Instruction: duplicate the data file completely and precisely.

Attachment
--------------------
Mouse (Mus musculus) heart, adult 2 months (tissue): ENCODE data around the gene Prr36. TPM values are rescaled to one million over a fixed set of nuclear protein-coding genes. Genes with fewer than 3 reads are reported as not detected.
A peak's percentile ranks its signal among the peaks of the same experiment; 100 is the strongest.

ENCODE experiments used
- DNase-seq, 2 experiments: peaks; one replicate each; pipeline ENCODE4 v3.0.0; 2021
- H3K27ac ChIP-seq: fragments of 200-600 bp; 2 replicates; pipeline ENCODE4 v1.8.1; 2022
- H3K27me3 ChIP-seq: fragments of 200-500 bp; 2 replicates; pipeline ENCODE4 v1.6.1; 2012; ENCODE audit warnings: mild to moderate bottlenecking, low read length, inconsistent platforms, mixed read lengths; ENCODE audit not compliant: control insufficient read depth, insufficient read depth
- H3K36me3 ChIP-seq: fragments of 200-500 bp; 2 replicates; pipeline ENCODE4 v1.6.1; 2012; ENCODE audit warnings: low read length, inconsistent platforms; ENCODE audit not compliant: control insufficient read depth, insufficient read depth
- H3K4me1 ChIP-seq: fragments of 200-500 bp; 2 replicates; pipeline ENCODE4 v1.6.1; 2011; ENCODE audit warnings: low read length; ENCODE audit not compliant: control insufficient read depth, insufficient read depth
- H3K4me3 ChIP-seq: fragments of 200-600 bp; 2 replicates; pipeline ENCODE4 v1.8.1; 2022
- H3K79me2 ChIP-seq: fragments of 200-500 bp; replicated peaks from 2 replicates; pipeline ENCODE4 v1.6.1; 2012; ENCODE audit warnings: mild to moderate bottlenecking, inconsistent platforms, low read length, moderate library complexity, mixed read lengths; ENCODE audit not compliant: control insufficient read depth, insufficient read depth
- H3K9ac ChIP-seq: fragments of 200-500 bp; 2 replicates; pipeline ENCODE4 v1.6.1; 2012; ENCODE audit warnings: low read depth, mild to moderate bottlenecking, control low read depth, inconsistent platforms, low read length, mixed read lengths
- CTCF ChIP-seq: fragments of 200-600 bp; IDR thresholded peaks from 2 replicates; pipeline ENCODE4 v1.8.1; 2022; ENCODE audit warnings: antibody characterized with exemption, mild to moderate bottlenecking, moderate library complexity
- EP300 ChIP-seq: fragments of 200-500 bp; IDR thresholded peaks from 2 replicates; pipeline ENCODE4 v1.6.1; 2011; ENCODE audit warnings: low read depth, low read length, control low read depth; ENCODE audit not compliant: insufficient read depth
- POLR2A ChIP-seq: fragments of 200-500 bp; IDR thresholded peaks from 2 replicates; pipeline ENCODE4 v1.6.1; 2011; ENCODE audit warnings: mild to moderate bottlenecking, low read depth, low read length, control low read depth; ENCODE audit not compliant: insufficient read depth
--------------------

Mouse (Mus musculus) heart, adult 2 months (tissue): ENCODE data around the gene Prr36. TPM values are rescaled to one million over a fixed set of nuclear protein-coding genes. Genes with fewer than 3 reads are reported as not detected.
A peak's percentile ranks its signal among the peaks of the same experiment; 100 is the strongest.

ENCODE experiments used
- DNase-seq, 2 experiments: peaks; one replicate each; pipeline ENCODE4 v3.0.0; 2021
- H3K27ac ChIP-seq: fragments of 200-600 bp; 2 replicates; pipeline ENCODE4 v1.8.1; 2022
- H3K27me3 ChIP-seq: fragments of 200-500 bp; 2 replicates; pipeline ENCODE4 v1.6.1; 2012; ENCODE audit warnings: mild to moderate bottlenecking, low read length, inconsistent platforms, mixed read lengths; ENCODE audit not compliant: control insufficient read depth, insufficient read depth
- H3K36me3 ChIP-seq: fragments of 200-500 bp; 2 replicates; pipeline ENCODE4 v1.6.1; 2012; ENCODE audit warnings: low read length, inconsistent platforms; ENCODE audit not compliant: control insufficient read depth, insufficient read depth
- H3K4me1 ChIP-seq: fragments of 200-500 bp; 2 replicates; pipeline ENCODE4 v1.6.1; 2011; ENCODE audit warnings: low read length; ENCODE audit not compliant: control insufficient read depth, insufficient read depth
- H3K4me3 ChIP-seq: fragments of 200-600 bp; 2 replicates; pipeline ENCODE4 v1.8.1; 2022
- H3K79me2 ChIP-seq: fragments of 200-500 bp; replicated peaks from 2 replicates; pipeline ENCODE4 v1.6.1; 2012; ENCODE audit warnings: mild to moderate bottlenecking, inconsistent platforms, low read length, moderate library complexity, mixed read lengths; ENCODE audit not compliant: control insufficient read depth, insufficient read depth
- H3K9ac ChIP-seq: fragments of 200-500 bp; 2 replicates; pipeline ENCODE4 v1.6.1; 2012; ENCODE audit warnings: low read depth, mild to moderate bottlenecking, control low read depth, inconsistent platforms, low read length, mixed read lengths
- CTCF ChIP-seq: fragments of 200-600 bp; IDR thresholded peaks from 2 replicates; pipeline ENCODE4 v1.8.1; 2022; ENCODE audit warnings: antibody characterized with exemption, mild to moderate bottlenecking, moderate library complexity
- EP300 ChIP-seq: fragments of 200-500 bp; IDR thresholded peaks from 2 replicates; pipeline ENCODE4 v1.6.1; 2011; ENCODE audit warnings: low read depth, low read length, control low read depth; ENCODE audit not compliant: insufficient read depth
- POLR2A ChIP-seq: fragments of 200-500 bp; IDR thresholded peaks from 2 replicates; pipeline ENCODE4 v1.6.1; 2011; ENCODE audit warnings: mild to moderate bottlenecking, low read depth, low read length, control low read depth; ENCODE audit not compliant: insufficient read depth